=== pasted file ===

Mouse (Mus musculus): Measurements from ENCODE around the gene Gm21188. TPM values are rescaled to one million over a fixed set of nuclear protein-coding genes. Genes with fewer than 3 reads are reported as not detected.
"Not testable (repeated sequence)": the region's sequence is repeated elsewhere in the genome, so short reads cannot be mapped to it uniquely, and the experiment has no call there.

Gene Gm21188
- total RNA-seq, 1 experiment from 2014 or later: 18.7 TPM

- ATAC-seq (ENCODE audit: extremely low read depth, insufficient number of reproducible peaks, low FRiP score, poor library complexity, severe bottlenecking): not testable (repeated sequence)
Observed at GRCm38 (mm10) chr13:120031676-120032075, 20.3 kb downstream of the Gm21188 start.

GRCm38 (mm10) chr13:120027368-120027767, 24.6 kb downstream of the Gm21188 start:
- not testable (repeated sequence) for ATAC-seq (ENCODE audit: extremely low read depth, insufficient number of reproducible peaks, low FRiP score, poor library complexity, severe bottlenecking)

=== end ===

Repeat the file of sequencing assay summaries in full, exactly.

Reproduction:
Mouse (Mus musculus): Measurements from ENCODE around the gene Gm21188. TPM values are rescaled to one million over a fixed set of nuclear protein-coding genes. Genes with fewer than 3 reads are reported as not detected.
"Not testable (repeated sequence)": the region's sequence is repeated elsewhere in the genome, so short reads cannot be mapped to it uniquely, and the experiment has no call there.

Gene Gm21188
- total RNA-seq, 1 experiment from 2014 or later: 18.7 TPM

- ATAC-seq (ENCODE audit: extremely low read depth, insufficient number of reproducible peaks, low FRiP score, poor library complexity, severe bottlenecking): not testable (repeated sequence)
Observed at GRCm38 (mm10) chr13:120031676-120032075, 20.3 kb downstream of the Gm21188 start.

GRCm38 (mm10) chr13:120027368-120027767, 24.6 kb downstream of the Gm21188 start:
- not testable (repeated sequence) for ATAC-seq (ENCODE audit: extremely low read depth, insufficient number of reproducible peaks, low FRiP score, poor library complexity, severe bottlenecking)